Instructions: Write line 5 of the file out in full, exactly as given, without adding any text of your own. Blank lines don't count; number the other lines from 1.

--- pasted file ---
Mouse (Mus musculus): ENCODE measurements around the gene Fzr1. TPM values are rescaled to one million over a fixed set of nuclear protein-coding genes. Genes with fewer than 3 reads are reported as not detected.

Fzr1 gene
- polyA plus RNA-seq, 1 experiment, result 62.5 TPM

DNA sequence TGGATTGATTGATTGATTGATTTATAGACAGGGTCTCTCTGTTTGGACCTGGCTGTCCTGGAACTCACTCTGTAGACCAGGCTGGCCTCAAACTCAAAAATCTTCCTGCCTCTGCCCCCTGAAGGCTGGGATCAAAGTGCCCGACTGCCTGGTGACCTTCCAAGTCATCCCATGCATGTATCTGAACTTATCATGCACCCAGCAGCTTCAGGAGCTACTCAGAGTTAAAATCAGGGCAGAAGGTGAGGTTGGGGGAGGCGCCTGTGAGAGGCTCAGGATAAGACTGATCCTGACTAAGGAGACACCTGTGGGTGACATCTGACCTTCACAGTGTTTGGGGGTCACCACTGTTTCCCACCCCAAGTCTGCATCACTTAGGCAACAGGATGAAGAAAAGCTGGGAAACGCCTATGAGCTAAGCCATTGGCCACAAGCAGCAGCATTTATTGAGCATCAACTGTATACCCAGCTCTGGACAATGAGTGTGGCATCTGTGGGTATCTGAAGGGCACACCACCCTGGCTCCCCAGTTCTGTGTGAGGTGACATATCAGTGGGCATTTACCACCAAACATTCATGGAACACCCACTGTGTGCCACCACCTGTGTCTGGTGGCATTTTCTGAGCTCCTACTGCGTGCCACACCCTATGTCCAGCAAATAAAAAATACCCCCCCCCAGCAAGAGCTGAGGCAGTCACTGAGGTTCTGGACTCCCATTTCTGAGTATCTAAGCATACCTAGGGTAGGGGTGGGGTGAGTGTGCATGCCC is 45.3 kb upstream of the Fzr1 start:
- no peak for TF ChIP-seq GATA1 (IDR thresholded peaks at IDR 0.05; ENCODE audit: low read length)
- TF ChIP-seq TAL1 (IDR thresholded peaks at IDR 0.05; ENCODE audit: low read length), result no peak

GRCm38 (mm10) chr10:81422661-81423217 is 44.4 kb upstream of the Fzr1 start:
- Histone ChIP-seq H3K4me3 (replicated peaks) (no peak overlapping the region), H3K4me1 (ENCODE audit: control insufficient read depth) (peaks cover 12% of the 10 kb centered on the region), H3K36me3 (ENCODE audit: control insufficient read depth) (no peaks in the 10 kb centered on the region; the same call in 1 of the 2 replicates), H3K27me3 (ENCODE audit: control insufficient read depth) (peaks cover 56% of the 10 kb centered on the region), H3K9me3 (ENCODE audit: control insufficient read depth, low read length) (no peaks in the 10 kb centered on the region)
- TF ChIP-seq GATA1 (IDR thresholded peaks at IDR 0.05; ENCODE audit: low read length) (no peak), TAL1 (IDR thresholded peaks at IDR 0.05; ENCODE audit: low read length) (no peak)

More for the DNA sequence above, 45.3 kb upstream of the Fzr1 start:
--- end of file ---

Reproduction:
- no peak for TF ChIP-seq GATA1 (IDR thresholded peaks at IDR 0.05; ENCODE audit: low read length)